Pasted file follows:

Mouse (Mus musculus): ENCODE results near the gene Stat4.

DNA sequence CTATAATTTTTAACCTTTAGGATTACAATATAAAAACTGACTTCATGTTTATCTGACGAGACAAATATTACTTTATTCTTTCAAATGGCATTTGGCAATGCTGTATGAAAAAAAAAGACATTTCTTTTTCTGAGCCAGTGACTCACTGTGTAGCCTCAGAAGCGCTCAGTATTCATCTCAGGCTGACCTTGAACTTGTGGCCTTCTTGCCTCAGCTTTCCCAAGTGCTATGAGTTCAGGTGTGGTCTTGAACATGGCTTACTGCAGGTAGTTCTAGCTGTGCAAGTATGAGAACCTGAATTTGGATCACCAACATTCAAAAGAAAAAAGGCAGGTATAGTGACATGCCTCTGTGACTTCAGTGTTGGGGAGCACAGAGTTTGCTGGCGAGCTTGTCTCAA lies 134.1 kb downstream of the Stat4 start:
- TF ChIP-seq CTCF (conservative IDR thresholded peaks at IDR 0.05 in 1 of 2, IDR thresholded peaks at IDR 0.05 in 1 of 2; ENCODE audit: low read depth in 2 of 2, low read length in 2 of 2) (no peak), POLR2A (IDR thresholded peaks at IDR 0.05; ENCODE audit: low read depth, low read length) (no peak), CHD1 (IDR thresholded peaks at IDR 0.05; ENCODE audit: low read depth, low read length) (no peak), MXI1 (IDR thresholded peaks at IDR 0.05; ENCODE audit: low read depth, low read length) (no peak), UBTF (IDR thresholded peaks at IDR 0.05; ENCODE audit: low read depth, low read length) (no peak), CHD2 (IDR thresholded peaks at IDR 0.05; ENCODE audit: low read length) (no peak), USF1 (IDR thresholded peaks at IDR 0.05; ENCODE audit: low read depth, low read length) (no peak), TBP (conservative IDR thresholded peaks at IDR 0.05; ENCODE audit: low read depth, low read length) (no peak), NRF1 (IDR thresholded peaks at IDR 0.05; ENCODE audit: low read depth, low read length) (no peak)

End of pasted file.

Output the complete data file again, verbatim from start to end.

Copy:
Mouse (Mus musculus): ENCODE results near the gene Stat4.

DNA sequence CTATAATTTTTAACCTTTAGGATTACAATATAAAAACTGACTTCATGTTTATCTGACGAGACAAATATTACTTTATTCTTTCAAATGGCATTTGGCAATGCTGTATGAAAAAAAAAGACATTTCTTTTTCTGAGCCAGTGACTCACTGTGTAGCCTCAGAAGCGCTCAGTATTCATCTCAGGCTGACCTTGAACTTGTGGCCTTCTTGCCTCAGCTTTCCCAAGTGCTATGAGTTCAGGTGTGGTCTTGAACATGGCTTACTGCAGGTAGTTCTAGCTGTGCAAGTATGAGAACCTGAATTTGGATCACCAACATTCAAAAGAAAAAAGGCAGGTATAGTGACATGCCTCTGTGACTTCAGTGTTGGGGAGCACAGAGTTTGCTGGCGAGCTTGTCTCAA lies 134.1 kb downstream of the Stat4 start:
- TF ChIP-seq CTCF (conservative IDR thresholded peaks at IDR 0.05 in 1 of 2, IDR thresholded peaks at IDR 0.05 in 1 of 2; ENCODE audit: low read depth in 2 of 2, low read length in 2 of 2) (no peak), POLR2A (IDR thresholded peaks at IDR 0.05; ENCODE audit: low read depth, low read length) (no peak), CHD1 (IDR thresholded peaks at IDR 0.05; ENCODE audit: low read depth, low read length) (no peak), MXI1 (IDR thresholded peaks at IDR 0.05; ENCODE audit: low read depth, low read length) (no peak), UBTF (IDR thresholded peaks at IDR 0.05; ENCODE audit: low read depth, low read length) (no peak), CHD2 (IDR thresholded peaks at IDR 0.05; ENCODE audit: low read length) (no peak), USF1 (IDR thresholded peaks at IDR 0.05; ENCODE audit: low read depth, low read length) (no peak), TBP (conservative IDR thresholded peaks at IDR 0.05; ENCODE audit: low read depth, low read length) (no peak), NRF1 (IDR thresholded peaks at IDR 0.05; ENCODE audit: low read depth, low read length) (no peak)